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Ramblin' clan 

Phil Walden rose to the top of the music world with Otis Redding and the Allman Brothers. He's fallen and rebounded a couple of times since. With the demise of Capricorn Records and the birth of Velocette, his family's music empire attempts to rise again

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Mixing family with business had been a hallmark of the Waldens' style long before Philip Jr. hit puberty. Following the example set by the family clothing company where his father worked, Phil Walden recruited his younger brother, Alan, to mind his growing music operation when the Army drafted Phil in the early '60s. Though in his early 20s at the time, Phil had been booking bands for years for high school and college parties. Alan also joined on as co-manager of a young, black R&B singer whom Phil had discovered in high school. Otis Redding wasn't just any singer, though, and the Waldens would take him from local talent-show champ to become one of the world's most cherished soul singers.

As Phil and Alan steered other Southern soul acts -- including Sam and Dave and Percy Sledge -- to international success, their father C.B. came to work as Redding's road manager. A few years late, a third brother, Clark "Blue" Walden, signed on as office controller.

"The family operation is what made it successful," says Alan, who went on to manage Lynyrd Skynyrd. "Entertainers in particular love to know they have loyal people representing them. For them to see a family working together meant something to them. It was something that a lot of families don't do."

Redding's death in a 1967 plane crash devastated the Waldens, both personally and professionally. Not only had Redding been maturing as a singer and songwriter, Phil and Alan counted him among their closest friends. Redding was so important to the Waldens, in fact, that four decades later his memory looms as large as ever among family and co-workers. Jucifer's Amber Valentine recalls that on her band's only meeting with Phil Walden, in 1999, he treated them to stories about his breakthrough artist.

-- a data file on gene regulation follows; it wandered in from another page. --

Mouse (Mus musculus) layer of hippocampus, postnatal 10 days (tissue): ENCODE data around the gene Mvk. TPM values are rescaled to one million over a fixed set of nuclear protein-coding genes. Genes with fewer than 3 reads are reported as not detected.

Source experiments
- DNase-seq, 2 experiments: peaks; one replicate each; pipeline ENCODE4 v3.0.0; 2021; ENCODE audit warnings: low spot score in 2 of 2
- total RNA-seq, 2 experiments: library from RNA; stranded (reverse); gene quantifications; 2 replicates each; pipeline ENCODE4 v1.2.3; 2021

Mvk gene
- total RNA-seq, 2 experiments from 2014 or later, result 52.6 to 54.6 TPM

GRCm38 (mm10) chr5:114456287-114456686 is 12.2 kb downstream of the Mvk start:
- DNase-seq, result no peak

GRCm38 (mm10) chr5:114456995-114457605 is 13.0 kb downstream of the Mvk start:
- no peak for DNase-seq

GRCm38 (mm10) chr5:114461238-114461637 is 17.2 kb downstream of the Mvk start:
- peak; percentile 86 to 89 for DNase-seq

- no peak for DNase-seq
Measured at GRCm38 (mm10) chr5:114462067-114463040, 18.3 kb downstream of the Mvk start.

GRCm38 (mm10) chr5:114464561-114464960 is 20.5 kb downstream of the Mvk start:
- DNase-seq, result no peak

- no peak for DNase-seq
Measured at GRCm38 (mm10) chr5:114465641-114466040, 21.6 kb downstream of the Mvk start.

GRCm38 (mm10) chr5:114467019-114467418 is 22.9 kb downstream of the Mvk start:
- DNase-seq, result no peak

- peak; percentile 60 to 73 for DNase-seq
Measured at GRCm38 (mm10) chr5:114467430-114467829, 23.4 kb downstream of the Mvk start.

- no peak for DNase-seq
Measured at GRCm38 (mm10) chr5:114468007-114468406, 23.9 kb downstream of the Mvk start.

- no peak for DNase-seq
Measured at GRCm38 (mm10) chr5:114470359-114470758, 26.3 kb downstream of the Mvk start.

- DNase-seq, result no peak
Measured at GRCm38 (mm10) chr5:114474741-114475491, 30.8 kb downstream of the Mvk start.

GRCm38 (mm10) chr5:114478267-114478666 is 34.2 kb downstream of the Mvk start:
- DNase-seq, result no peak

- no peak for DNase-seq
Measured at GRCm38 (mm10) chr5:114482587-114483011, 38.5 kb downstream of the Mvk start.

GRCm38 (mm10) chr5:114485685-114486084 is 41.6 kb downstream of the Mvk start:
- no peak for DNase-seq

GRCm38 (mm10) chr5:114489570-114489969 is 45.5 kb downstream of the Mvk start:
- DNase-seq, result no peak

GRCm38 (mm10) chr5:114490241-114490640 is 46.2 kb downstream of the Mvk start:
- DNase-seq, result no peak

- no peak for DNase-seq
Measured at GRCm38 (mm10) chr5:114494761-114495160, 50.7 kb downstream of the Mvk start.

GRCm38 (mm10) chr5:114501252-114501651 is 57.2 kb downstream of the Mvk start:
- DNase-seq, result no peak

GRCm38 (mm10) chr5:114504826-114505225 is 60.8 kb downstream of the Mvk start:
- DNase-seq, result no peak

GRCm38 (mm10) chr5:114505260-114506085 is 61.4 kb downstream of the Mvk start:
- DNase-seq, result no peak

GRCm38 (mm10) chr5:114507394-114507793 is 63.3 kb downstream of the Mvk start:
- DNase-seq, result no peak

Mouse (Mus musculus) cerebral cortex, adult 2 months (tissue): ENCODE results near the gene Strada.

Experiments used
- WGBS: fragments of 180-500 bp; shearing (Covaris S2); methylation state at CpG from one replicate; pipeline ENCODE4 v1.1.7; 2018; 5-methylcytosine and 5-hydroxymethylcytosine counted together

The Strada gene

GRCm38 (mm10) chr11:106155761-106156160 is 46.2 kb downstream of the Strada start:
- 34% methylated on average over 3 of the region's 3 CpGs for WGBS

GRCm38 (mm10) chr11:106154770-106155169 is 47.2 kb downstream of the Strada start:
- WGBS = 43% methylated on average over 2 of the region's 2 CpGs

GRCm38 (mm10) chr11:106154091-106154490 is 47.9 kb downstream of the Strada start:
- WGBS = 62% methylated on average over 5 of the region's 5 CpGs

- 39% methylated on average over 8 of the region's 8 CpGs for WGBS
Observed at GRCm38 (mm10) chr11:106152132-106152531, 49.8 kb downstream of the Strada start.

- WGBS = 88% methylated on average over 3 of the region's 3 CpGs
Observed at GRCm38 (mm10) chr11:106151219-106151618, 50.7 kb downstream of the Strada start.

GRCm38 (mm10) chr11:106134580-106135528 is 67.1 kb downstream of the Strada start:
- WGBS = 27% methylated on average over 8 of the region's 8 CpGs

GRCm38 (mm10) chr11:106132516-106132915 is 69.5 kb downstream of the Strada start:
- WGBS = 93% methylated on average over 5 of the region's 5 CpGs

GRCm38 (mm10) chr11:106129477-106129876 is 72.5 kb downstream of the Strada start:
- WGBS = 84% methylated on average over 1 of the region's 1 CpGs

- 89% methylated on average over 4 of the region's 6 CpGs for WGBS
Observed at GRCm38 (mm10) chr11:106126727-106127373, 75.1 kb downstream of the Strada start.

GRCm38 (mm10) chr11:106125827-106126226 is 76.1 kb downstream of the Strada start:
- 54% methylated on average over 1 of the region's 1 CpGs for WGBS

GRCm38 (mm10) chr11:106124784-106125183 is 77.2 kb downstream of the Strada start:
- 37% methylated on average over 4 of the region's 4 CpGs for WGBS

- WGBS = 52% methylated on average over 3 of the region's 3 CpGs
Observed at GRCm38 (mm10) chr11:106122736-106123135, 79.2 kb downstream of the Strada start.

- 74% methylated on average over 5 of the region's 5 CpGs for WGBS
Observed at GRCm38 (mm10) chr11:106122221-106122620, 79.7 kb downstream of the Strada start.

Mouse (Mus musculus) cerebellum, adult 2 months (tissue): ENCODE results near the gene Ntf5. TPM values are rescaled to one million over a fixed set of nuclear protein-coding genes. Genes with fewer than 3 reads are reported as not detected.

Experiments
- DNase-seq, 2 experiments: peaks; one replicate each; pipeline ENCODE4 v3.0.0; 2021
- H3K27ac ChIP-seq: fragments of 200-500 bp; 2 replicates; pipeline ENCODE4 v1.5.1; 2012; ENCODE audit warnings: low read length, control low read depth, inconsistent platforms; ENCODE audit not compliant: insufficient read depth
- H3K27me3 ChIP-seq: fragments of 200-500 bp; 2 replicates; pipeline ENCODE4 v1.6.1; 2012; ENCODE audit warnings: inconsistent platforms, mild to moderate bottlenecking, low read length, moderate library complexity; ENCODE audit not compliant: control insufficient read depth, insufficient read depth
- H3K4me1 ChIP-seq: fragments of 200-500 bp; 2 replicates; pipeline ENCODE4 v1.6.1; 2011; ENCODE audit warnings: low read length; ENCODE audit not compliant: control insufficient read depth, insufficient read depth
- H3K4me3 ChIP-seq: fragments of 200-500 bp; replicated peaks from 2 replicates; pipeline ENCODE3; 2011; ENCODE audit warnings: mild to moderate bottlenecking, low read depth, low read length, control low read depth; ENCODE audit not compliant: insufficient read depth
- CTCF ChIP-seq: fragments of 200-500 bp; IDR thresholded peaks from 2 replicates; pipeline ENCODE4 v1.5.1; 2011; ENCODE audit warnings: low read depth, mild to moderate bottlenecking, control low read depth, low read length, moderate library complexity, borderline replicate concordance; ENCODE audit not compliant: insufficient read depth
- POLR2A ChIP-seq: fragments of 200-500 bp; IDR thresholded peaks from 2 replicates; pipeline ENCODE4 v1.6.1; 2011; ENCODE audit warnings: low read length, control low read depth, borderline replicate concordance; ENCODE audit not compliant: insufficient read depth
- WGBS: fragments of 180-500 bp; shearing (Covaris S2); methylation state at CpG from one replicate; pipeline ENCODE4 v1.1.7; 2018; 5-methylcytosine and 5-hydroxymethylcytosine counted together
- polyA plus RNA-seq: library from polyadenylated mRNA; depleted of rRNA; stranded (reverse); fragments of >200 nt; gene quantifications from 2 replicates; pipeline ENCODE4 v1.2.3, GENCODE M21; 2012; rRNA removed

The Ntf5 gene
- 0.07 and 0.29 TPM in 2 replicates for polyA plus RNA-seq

It took two years to regain momentum after Redding's death. But Phil Walden struck gold again when he came across a gifted young guitarist named Duane Allman at a Muscle Shoals, Ala., studio. Anxious to rebuild his business around rock 'n' roll, Walden signed Allman, moved him to Macon, helped build a band around him and, with the support of Jerry Wexler's Atlantic Records, founded Capricorn Records so that he could put out records by the newly formed Allman Brothers Band.

Led by Duane and his brother Gregg, Southern boys who had grown up in Florida, the Allman Brothers suited the Walden ethos perfectly. With the two families teamed up at Capricorn, the Allman Brothers would become so huge that even Duane's death, in a 1971 motorcycle accident, didn't derail them. Their success made Macon ground zero of Southern rock. And Capricorn, then operating out of Walden's office downtown, was the genre's signature label. The Marshall Tucker Band, Elvin Bishop, the Dixie Dregs, Wet Willie and others rode the Allmans' coattails to success at Capricorn, and by the mid-'70s, Walden's Macon empire had grown to include the label, the management company, a recording studio, a booking agency, a travel agency, a string of real estate holdings and a private jet.

Even for the 1970s, long before multinational corporations ran the music business, Capricorn's down-home style was unique. The annual Capricorn Picnic in Macon was a reunion of bands, staff, friends and family, and it attracted celebrities from Andy Warhol to boxing promoter Don King to then-governor Jimmy Carter, whose run for president Walden and the Allmans supported with a series of benefit concerts.

Among musicians, Capricorn was appreciated for its laid-back, hands-off approach to music. Phil Walden may have critics who grumble about his business practices, but none say he intruded in the recording studio.

"He loves music, almost romanticizes it," record executive Danny Goldberg says. Now the head of Artemis Records, Goldberg ran Mercury Records in 1996, when it formed a joint venture with Capricorn. "He really cares about developing the artist. He's not someone who very often talks about how much money something's making. He's just always talking about the music."

But as the 1970s came to a close, disco was on the rise and Southern rock on the wane. Capricorn's operating budget remained huge and, at the height of rock's era of excess, spending was rampant. Meanwhile, drug use and infighting were splitting apart Capricorn's bread-and-butter act. When the Allman Brothers' income began falling short of expenses, they looked toward Walden -- who was the Allmans' manager, music publisher and label boss. The band sued Walden and won, the courts ruling that Capricorn had underpaid royalties.

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